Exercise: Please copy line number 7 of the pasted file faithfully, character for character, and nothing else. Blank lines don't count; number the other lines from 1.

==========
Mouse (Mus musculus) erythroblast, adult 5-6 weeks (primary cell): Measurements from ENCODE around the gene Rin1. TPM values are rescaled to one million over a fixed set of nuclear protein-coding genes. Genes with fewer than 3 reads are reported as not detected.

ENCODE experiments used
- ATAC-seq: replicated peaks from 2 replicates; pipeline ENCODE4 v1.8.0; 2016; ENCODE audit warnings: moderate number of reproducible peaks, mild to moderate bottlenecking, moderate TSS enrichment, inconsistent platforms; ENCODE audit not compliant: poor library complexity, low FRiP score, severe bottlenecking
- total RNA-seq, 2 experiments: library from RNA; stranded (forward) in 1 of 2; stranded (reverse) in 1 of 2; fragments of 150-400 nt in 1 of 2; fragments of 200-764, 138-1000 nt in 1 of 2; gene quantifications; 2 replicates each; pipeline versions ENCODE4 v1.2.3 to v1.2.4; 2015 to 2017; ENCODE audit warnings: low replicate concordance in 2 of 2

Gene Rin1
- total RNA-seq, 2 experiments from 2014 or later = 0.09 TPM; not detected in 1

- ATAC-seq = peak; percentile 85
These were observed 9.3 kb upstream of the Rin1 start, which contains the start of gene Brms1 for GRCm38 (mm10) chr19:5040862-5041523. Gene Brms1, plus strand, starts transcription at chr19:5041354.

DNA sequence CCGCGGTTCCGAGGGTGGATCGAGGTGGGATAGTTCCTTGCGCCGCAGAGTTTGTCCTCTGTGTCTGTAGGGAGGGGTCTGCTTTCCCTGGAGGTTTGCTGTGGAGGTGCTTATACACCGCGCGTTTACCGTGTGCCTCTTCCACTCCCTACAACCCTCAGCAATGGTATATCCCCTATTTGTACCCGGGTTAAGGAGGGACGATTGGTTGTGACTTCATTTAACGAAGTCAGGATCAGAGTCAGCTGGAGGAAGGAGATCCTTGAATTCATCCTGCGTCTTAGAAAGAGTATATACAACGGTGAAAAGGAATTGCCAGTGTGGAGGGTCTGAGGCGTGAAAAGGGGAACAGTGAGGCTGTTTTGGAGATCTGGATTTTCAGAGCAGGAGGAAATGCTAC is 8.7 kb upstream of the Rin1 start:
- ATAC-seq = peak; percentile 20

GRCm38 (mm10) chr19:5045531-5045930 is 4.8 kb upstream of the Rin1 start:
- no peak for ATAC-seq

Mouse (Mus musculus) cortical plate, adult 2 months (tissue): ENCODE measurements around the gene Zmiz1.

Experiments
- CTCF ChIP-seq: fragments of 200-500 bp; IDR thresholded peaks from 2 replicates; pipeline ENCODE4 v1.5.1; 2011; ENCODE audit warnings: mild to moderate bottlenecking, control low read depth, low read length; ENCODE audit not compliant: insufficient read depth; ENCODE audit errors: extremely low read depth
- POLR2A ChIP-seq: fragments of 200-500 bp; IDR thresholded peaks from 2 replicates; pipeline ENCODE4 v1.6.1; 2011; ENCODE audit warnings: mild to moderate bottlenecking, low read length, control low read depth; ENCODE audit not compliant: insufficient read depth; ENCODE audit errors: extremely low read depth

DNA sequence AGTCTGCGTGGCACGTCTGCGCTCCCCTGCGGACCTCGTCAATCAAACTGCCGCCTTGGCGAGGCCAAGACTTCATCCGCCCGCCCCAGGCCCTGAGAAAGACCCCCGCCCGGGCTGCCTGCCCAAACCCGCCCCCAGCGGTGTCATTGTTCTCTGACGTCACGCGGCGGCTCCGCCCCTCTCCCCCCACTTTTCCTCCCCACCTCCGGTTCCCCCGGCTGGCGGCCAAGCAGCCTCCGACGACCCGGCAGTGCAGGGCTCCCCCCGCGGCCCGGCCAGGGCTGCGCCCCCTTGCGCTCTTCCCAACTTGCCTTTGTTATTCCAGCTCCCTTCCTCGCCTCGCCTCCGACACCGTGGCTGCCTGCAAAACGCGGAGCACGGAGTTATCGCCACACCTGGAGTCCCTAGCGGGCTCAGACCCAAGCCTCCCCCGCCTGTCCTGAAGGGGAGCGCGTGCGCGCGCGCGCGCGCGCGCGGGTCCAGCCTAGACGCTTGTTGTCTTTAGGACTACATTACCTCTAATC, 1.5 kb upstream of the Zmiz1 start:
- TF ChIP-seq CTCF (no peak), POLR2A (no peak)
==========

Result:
- ATAC-seq = peak; percentile 85